Kuni-toko-tachi (or -dachi) no mikoto
   Eternal Spirit of the Land, or earthly-eternally standing deity. A kami regarded as primary in Yoshida shinto and specially revered also in ise (Watarai) Shinto. The kami is thought to be enshrined, though without a shintai, at the Kumano hongu taisha. According to the Nihongi Kunitokodachi was the first to appear at the creation of heaven and earth while in the Kojiki version a kami with the almost identical name of Kuni-no-toko-dachi is the sixth kami to appear and is listed among those who appear from a thing like a reed-shoot.

A Popular Dictionary of Shinto. .

Look at other dictionaries:

  • Izumo no Ōyashiro — Monjin no yashiro, Amasaki no yashiro, Mimukai no yashiro, Honden Der Legende nach geht ein …   Deutsch Wikipedia

  • Izumo-Schrein — Monjin no yashiro, Amasaki no yashiro, Mimukai no yashiro, Honden Der Legende nach geht ein …   Deutsch Wikipedia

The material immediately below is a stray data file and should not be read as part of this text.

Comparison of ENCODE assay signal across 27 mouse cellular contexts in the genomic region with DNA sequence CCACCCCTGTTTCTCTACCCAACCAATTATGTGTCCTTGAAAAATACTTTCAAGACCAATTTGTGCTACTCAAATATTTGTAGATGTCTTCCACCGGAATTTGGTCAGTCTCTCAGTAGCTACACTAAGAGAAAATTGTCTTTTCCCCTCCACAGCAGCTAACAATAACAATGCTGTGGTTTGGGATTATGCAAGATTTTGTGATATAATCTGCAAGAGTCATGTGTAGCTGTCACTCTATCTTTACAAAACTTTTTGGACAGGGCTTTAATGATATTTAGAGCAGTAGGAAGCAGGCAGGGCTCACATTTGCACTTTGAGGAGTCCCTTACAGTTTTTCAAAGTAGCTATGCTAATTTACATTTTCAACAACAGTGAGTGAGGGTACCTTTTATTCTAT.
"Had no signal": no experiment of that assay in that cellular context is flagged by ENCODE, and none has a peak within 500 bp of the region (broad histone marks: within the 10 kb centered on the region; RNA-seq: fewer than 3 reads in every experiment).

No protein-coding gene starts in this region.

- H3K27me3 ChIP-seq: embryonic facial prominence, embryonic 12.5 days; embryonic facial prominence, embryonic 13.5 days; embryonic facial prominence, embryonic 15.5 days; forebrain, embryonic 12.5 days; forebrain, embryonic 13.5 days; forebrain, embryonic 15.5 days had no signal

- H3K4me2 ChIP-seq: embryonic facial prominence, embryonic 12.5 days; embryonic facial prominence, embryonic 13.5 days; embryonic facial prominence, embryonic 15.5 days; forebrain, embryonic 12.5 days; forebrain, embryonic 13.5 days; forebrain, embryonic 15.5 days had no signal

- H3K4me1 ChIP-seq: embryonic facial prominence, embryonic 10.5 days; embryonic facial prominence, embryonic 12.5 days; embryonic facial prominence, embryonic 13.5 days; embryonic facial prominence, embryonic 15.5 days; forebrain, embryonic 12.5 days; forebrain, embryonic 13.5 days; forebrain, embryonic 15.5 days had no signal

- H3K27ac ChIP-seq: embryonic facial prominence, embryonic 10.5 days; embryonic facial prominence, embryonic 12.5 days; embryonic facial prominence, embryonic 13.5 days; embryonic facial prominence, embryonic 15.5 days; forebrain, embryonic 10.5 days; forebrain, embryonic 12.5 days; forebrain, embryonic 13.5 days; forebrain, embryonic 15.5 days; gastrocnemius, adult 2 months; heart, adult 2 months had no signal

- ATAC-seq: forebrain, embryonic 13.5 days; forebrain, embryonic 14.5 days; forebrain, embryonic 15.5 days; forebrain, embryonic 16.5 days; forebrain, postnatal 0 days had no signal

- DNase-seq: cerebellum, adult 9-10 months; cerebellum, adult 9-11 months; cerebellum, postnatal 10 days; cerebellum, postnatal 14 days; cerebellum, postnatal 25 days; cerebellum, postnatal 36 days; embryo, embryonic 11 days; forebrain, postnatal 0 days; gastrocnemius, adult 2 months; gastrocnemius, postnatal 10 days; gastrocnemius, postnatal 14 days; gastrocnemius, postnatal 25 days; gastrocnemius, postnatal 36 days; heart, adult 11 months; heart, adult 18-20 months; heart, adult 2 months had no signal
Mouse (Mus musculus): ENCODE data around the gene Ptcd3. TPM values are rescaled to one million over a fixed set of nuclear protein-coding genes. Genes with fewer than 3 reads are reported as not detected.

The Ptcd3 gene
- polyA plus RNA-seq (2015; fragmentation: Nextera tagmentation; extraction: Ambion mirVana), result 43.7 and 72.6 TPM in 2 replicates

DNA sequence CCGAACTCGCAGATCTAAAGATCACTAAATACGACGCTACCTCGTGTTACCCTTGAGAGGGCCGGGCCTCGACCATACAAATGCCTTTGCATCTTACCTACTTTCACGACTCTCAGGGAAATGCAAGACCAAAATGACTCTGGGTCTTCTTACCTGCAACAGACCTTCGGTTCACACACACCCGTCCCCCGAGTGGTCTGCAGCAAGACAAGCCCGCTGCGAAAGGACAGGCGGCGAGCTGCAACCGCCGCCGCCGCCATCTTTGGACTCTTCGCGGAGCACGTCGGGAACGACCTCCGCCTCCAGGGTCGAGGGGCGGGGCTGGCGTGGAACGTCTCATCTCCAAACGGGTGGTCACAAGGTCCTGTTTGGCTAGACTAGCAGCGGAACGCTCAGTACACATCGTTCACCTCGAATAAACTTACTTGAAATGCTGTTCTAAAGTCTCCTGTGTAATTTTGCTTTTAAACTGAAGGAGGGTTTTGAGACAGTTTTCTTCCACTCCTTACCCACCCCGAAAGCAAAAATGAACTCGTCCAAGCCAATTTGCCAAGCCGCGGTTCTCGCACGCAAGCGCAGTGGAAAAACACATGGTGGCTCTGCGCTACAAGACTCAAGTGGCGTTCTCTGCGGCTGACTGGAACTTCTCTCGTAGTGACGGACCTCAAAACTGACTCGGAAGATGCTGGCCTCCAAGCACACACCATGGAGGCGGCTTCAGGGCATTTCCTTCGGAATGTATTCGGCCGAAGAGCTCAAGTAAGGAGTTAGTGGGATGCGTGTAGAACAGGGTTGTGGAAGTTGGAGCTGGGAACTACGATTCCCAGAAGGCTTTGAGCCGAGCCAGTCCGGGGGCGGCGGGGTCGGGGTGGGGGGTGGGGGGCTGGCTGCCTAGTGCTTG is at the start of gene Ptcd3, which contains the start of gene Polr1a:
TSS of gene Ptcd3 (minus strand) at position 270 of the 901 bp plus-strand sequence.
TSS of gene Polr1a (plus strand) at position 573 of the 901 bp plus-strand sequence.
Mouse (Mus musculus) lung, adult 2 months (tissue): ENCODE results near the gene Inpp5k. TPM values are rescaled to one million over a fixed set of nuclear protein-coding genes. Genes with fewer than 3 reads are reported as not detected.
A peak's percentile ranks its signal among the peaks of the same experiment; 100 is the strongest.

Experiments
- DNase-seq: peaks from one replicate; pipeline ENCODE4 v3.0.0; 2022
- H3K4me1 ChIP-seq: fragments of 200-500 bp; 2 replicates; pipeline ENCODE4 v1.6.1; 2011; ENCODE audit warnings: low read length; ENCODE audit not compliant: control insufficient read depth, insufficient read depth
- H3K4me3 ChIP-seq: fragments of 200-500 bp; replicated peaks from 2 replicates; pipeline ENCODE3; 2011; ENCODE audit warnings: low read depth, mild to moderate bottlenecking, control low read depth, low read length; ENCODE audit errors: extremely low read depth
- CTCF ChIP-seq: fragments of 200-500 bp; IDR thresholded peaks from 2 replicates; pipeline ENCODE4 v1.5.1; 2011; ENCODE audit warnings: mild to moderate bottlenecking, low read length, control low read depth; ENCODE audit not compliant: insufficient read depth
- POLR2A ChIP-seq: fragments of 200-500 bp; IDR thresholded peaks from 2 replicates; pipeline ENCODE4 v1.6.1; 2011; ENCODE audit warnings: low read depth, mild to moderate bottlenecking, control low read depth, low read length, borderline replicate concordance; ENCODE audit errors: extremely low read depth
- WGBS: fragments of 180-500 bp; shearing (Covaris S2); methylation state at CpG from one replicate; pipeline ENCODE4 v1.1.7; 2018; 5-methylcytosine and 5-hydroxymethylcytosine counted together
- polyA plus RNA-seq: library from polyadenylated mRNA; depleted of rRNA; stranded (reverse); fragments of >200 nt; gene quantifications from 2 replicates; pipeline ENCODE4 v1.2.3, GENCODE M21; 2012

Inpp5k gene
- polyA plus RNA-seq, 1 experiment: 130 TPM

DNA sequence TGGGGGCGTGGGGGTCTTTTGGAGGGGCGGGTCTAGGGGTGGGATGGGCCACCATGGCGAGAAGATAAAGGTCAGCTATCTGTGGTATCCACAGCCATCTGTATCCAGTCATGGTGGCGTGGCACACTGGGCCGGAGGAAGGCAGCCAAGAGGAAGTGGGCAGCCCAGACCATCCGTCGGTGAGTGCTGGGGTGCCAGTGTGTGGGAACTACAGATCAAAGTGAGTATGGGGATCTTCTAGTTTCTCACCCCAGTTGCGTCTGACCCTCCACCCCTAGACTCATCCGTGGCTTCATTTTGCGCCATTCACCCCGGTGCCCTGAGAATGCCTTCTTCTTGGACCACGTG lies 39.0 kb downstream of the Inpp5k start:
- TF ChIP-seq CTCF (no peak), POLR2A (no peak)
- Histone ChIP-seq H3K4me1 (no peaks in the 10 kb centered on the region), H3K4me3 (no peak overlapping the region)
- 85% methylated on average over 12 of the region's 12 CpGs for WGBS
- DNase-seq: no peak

• Izumo-ō-yashiro — Monjin no yashiro, Amasaki no yashiro, Mimukai no yashiro, Honden Der Legende nach geht ein …   Deutsch Wikipedia

  • Izumo Taisha — Monjin no yashiro, Amasaki no yashiro, Mimukai no yashiro, Honden Der Legende nach geht ein …   Deutsch Wikipedia

  • Yoshikawa (Kikkawa), Koretari — (1616 1694)    A yui itsu (Yoshida) Shinto leader of the early Edo period. Born a samurai and adopted into a merchant family, he showed no interest in business and retired to Kamakura at the age of thirty five to write poetry and study. Two years …   A Popular Dictionary of Shinto

Share the article and excerpts

Direct link
Do a right-click on the link above
and select “Copy Link”